Category Archives: Defense

Air Force light air support contract now expected next week

An Air Force decision on who will be awarded a light air support contract is now expected sometime next week, Beechcraft spokeswoman Nicole Alexander said.

The company had expected a decision on Friday, but has been told there has been a slight delay.

The contract for 20 aircraft for the Afghan air force is expected to total about $350 million.

There are two bidders. Wichita-based Beechcraft Corp., formerly Hawker Beechcraft, has proposed its AT-6 attack aircraft, a version of its T-6 trainer, for the project. Sierra Nevada Corp., meanwhile, has partnered with Brazil-based Embraer to offer its Super Tucano.

The planes are to provide the Afghan National Army Air Corp. with a fixed-wing strike capability. They are to be delivered over five years.

The effort to secure a contract has taken nearly three years and has been fraught with delays and legal challenges.

Spirit AeroSystems to roll out first helicopter fuselage

Spirit AeroSystems is celebrating the rollout of the first Sikorsky CH-53K helicopter fuselage at a ceremony at its Wichita plant Thursday.

The helicopter will be be used by the U.S. Marine Corps. It will provide improved heavy lift capability, reduced operating costs and state-of-the-art interoperability, Spirit officials say.

“The CH-53K is designed to be a safe, survivable, and reliable weapon system in service,” the company said. It can operate day or night, in battlefield conditions and adverse weather.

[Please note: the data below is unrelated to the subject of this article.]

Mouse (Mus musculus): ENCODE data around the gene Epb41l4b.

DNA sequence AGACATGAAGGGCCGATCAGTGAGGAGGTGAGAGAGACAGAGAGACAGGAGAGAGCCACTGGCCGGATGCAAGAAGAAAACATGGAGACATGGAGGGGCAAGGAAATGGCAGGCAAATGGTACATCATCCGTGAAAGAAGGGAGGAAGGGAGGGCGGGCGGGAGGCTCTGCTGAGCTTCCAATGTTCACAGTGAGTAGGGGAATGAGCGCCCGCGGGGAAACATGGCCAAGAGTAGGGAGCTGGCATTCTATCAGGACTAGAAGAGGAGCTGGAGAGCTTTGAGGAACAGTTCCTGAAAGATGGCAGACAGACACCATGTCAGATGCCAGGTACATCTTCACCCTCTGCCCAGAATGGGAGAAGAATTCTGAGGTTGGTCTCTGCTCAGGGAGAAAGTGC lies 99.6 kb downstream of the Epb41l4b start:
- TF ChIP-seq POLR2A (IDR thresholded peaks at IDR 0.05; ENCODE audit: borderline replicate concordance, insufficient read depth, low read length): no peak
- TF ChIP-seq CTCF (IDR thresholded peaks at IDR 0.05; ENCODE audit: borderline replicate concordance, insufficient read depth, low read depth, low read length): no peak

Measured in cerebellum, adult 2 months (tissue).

It will be able to deliver heavy equipment, supplies and people.

GAO denies U.S. Aerospace’s tanker bid protest

The Government Accountability Office has denied U.S. Aerospace’s protest in how its bid for a U.S. Air Force tanker was handled.

U.S. Aerospace, based in Los Angeles, jointly bid on the tanker with Antonov Co., based in the Ukraine. The company said its bid was submitted and in the Air Force’s control before the deadline. The GAO found otherwise.

Boeing and EADS are in a contest for a $35 billion tanker contract.

“While we are disappointed with the outcome, we are pleased that the GAO determined that there is no evidence of any bias against working with international partners in bidding for U.S. military partners,”  U.S. Aerospace officials said.

U.S. search and rescue air power to take a blow?

The U.S. Air Force is gradually using up the arsenal it acquired during the end of the Cold War, notes Lexington Institute defense analyst Loren Thompson in a just-released brief.

The next blow to U.S. air power seems to be aimed at the Air Force’s search and rescue service, which leads efforts to retrieve downed pilots and other endangered personnel from being in harm’s way.

The Air Force is buying 112 Sikorsky helicopters despite the need for a larger one, and there’s been no decision on what will replacing existing HH-60G search and rescue helicopters, although it’s contemplating more H-60s, which are inferior to the HH-47, EH-101 and V-22 Osprey, Thompson says.

“Unless something changes, this looks like yet another mission area where the Air Force is losing altitude fast,” Thompson writes.